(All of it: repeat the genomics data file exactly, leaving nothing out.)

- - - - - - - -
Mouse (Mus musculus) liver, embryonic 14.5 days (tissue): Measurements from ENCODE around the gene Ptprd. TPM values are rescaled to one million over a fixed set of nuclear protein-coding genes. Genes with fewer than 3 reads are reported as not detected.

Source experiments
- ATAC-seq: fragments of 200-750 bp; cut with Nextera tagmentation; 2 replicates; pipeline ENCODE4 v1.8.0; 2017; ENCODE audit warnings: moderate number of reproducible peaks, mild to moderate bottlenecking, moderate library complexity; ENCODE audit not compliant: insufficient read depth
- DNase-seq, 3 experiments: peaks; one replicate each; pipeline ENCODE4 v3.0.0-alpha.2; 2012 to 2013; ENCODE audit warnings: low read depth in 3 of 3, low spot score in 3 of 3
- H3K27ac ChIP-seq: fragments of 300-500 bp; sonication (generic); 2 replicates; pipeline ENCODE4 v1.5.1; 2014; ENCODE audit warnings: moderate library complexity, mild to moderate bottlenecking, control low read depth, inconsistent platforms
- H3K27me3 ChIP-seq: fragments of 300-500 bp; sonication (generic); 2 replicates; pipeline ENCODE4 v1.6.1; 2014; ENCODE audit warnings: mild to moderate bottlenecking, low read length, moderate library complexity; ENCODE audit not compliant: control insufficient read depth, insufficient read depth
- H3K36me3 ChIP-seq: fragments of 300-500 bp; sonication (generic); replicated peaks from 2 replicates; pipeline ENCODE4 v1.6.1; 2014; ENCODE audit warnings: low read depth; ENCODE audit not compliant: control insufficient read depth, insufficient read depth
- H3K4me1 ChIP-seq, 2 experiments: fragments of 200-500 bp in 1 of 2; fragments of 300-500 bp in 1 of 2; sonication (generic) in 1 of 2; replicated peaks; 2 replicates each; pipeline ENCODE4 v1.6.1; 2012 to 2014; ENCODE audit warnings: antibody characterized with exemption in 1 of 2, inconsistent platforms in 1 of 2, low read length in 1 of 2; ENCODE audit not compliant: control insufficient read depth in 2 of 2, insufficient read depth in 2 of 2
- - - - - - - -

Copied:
Mouse (Mus musculus) liver, embryonic 14.5 days (tissue): Measurements from ENCODE around the gene Ptprd. TPM values are rescaled to one million over a fixed set of nuclear protein-coding genes. Genes with fewer than 3 reads are reported as not detected.

Source experiments
- ATAC-seq: fragments of 200-750 bp; cut with Nextera tagmentation; 2 replicates; pipeline ENCODE4 v1.8.0; 2017; ENCODE audit warnings: moderate number of reproducible peaks, mild to moderate bottlenecking, moderate library complexity; ENCODE audit not compliant: insufficient read depth
- DNase-seq, 3 experiments: peaks; one replicate each; pipeline ENCODE4 v3.0.0-alpha.2; 2012 to 2013; ENCODE audit warnings: low read depth in 3 of 3, low spot score in 3 of 3
- H3K27ac ChIP-seq: fragments of 300-500 bp; sonication (generic); 2 replicates; pipeline ENCODE4 v1.5.1; 2014; ENCODE audit warnings: moderate library complexity, mild to moderate bottlenecking, control low read depth, inconsistent platforms
- H3K27me3 ChIP-seq: fragments of 300-500 bp; sonication (generic); 2 replicates; pipeline ENCODE4 v1.6.1; 2014; ENCODE audit warnings: mild to moderate bottlenecking, low read length, moderate library complexity; ENCODE audit not compliant: control insufficient read depth, insufficient read depth
- H3K36me3 ChIP-seq: fragments of 300-500 bp; sonication (generic); replicated peaks from 2 replicates; pipeline ENCODE4 v1.6.1; 2014; ENCODE audit warnings: low read depth; ENCODE audit not compliant: control insufficient read depth, insufficient read depth
- H3K4me1 ChIP-seq, 2 experiments: fragments of 200-500 bp in 1 of 2; fragments of 300-500 bp in 1 of 2; sonication (generic) in 1 of 2; replicated peaks; 2 replicates each; pipeline ENCODE4 v1.6.1; 2012 to 2014; ENCODE audit warnings: antibody characterized with exemption in 1 of 2, inconsistent platforms in 1 of 2, low read length in 1 of 2; ENCODE audit not compliant: control insufficient read depth in 2 of 2, insufficient read depth in 2 of 2